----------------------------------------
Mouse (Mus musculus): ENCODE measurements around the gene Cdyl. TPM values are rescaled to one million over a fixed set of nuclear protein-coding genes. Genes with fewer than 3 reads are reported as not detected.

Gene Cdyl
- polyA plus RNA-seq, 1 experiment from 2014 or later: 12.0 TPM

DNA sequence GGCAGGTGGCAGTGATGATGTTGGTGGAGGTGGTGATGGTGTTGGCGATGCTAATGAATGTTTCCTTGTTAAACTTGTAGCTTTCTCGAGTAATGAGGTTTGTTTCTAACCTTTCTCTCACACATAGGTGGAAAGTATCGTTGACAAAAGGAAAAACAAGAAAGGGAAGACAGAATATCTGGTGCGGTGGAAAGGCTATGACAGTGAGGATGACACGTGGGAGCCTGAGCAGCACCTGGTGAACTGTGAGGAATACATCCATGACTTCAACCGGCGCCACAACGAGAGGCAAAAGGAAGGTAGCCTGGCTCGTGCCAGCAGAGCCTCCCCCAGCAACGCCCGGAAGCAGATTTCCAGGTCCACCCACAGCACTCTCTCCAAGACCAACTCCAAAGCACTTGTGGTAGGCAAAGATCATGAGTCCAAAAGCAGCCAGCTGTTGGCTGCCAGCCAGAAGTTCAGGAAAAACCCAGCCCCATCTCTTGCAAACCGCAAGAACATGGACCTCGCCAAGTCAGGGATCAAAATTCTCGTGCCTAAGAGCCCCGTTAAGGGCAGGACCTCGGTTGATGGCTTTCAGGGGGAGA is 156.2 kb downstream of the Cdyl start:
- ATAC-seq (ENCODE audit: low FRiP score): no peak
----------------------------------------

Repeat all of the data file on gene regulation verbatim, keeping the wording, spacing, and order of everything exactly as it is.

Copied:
Mouse (Mus musculus): ENCODE measurements around the gene Cdyl. TPM values are rescaled to one million over a fixed set of nuclear protein-coding genes. Genes with fewer than 3 reads are reported as not detected.

Gene Cdyl
- polyA plus RNA-seq, 1 experiment from 2014 or later: 12.0 TPM

DNA sequence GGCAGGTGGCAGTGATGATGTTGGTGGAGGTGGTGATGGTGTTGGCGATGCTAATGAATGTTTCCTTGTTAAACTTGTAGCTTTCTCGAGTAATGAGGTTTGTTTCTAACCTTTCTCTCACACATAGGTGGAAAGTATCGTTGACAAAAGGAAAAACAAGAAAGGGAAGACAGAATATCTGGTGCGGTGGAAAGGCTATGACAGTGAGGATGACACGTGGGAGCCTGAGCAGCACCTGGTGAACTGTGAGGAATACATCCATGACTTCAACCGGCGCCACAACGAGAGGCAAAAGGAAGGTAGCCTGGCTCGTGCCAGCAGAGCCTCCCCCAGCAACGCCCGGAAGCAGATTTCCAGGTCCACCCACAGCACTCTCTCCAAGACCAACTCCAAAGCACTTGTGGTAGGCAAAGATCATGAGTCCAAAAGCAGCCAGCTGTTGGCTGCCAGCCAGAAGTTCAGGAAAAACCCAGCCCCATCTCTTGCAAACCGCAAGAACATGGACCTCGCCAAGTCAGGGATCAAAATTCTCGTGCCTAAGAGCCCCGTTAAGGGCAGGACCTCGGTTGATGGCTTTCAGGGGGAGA is 156.2 kb downstream of the Cdyl start:
- ATAC-seq (ENCODE audit: low FRiP score): no peak